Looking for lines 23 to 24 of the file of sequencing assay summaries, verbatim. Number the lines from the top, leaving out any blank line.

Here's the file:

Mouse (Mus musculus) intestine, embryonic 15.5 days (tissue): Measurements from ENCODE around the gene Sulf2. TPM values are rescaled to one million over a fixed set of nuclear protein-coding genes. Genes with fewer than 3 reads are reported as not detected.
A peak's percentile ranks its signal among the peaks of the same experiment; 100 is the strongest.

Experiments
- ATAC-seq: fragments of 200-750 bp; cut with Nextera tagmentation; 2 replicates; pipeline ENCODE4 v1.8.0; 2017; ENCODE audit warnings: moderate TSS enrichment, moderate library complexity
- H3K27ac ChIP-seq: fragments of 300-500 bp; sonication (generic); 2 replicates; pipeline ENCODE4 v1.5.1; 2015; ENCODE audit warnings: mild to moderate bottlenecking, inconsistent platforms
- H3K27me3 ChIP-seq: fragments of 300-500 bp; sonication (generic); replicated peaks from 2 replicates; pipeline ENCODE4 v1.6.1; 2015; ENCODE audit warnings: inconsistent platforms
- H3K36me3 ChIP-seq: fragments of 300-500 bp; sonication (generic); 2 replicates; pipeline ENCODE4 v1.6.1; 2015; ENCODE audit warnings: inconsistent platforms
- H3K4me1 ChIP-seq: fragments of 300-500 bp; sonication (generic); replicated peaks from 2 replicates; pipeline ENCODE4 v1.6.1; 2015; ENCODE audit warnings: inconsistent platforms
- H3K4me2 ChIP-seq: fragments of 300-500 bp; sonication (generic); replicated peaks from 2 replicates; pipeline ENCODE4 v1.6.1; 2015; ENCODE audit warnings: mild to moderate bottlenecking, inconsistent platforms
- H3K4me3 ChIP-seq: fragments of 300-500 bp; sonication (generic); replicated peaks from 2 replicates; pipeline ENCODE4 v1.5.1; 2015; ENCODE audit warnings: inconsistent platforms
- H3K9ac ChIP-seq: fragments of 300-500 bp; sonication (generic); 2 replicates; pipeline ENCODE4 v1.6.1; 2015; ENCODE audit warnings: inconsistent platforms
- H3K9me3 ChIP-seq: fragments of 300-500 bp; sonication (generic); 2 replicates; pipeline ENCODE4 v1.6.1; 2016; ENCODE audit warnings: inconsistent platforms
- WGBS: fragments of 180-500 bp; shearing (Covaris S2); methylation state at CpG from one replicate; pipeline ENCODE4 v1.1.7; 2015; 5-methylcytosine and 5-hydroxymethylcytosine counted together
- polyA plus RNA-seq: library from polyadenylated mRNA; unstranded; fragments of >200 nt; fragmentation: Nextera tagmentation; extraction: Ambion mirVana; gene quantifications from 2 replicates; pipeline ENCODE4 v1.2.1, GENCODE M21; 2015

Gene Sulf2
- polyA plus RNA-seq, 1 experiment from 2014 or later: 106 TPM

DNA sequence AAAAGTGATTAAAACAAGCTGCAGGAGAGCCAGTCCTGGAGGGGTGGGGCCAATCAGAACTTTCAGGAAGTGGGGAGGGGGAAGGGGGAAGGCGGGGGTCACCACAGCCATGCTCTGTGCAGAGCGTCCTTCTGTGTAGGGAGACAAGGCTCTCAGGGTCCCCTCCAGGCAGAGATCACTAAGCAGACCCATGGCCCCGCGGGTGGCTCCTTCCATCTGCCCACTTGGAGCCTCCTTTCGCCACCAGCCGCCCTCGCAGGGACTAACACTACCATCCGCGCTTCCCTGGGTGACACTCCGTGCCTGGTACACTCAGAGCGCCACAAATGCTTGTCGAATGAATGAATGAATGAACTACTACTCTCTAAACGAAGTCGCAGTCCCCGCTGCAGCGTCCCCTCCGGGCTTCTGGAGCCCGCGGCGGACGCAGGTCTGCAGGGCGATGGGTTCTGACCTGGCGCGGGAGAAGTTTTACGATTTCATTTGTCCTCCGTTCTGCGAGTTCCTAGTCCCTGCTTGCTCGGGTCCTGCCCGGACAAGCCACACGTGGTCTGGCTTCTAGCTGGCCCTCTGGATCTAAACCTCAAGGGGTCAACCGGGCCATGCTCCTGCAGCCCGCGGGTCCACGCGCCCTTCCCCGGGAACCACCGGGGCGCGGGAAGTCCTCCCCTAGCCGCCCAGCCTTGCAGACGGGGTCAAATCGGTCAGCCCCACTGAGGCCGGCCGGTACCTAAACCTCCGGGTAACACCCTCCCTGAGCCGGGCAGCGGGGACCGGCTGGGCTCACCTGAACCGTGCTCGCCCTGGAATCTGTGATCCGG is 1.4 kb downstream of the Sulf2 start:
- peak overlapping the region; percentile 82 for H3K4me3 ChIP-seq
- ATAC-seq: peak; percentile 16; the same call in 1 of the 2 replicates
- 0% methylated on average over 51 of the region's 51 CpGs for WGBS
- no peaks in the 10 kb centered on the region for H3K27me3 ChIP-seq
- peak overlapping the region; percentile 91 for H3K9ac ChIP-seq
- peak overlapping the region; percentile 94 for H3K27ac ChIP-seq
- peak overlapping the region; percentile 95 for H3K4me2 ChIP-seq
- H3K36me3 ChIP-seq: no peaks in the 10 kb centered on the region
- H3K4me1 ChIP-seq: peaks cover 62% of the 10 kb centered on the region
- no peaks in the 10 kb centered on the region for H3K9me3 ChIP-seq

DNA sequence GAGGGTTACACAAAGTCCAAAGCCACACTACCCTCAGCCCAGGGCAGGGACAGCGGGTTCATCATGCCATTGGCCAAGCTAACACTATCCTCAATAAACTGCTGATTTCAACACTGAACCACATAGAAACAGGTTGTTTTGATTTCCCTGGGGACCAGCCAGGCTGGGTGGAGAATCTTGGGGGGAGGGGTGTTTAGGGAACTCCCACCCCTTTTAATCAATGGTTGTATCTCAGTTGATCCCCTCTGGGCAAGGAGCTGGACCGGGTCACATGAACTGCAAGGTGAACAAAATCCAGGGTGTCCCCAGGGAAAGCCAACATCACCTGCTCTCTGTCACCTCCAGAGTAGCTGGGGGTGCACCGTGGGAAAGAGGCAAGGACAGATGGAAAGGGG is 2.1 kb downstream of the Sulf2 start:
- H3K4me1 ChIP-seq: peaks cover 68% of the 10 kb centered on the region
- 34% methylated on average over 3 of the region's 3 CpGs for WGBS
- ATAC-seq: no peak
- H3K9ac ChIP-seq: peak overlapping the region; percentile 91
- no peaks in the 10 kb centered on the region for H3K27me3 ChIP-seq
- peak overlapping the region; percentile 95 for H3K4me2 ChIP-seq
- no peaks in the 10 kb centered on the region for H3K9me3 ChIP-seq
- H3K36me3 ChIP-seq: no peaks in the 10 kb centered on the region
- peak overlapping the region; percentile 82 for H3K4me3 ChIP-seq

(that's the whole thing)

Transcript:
- peak overlapping the region; percentile 94 for H3K27ac ChIP-seq
- peak overlapping the region; percentile 95 for H3K4me2 ChIP-seq